Hittite Art, 2300-750 B.C

Hittite Art, 2300-750 B.C

Hittite Art, 2300-750 B.C

Hittite Art, 2300-750 B.C

Excerpt

Archaeology is an expanding universe. This is particularly true in the case of the Near East where recent excavations have considerably enlarged our horizon, just as the post-war excavations in Greece have thrown an entirely new light on the Mycenæan times. The excavations in the southern provinces of Turkey and North Syria--at Tell-Atshana and Karatepe, for instance--have helped to solve many problems. At the same time they have raised so many new questions that our knowledge of the Ancient Middle East is undergoing a complete re-assessment. In common with other sciences, archaeology--which is not truly speaking a science but altogether a set of techniques, a matter of appreciation and perhaps an art in itself--calls for a continual re-examination of the evidence, new and old. Pure archaeological research and art history are so intimately brought together in the present instance, that were it for this reason alone, the problems raised by archaeological research 'Hittite' art should be approached and studied without pre-conceived ideas and not in order to further a personal appreciation of the evidence. The time is not come when vast syntheses can be attempted, nor is it yet near when we can feel on safe ground when dealing with Near East archaeology. This is why we shall as a rule endeavour to refrain from drawing hard and fast conclusions which as we too often see can only be of superficial and passing interest.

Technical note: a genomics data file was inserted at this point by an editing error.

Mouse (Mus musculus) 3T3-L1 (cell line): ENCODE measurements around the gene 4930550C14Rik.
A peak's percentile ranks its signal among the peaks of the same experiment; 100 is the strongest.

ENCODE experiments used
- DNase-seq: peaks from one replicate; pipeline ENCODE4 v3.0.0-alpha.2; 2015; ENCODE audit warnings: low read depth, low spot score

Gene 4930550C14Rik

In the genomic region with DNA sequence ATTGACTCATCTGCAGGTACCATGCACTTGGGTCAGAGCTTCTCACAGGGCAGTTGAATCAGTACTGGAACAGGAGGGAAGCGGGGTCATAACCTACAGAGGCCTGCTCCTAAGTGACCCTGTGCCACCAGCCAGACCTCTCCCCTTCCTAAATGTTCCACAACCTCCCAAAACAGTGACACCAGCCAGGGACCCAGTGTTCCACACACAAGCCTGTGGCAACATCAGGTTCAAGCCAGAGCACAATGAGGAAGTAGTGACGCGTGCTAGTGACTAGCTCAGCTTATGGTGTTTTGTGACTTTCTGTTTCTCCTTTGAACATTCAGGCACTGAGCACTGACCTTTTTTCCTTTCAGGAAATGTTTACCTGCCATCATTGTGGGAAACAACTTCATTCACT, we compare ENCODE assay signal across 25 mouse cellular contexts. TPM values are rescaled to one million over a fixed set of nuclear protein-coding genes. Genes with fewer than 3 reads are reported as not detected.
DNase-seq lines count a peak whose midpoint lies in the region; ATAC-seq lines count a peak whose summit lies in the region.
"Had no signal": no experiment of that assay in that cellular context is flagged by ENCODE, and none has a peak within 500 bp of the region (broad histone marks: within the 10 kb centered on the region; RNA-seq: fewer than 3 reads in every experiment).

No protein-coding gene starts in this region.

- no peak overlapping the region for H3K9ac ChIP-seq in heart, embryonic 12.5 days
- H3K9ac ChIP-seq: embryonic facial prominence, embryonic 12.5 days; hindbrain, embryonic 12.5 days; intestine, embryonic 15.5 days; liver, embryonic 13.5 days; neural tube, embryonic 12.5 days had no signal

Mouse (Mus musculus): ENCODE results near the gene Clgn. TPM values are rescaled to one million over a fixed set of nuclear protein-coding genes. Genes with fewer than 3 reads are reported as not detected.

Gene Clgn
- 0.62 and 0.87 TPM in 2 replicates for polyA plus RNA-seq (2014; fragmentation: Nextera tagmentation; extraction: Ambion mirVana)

The foregoing remarks particularly apply in the case of Hittite archaeology, for here we truly stand on the threshold of a new world. The so-called 'Hittite' hieroglyphic script, which was in use as early as the Old Kingdom period and came into current use both as a monumental and a daily . . .

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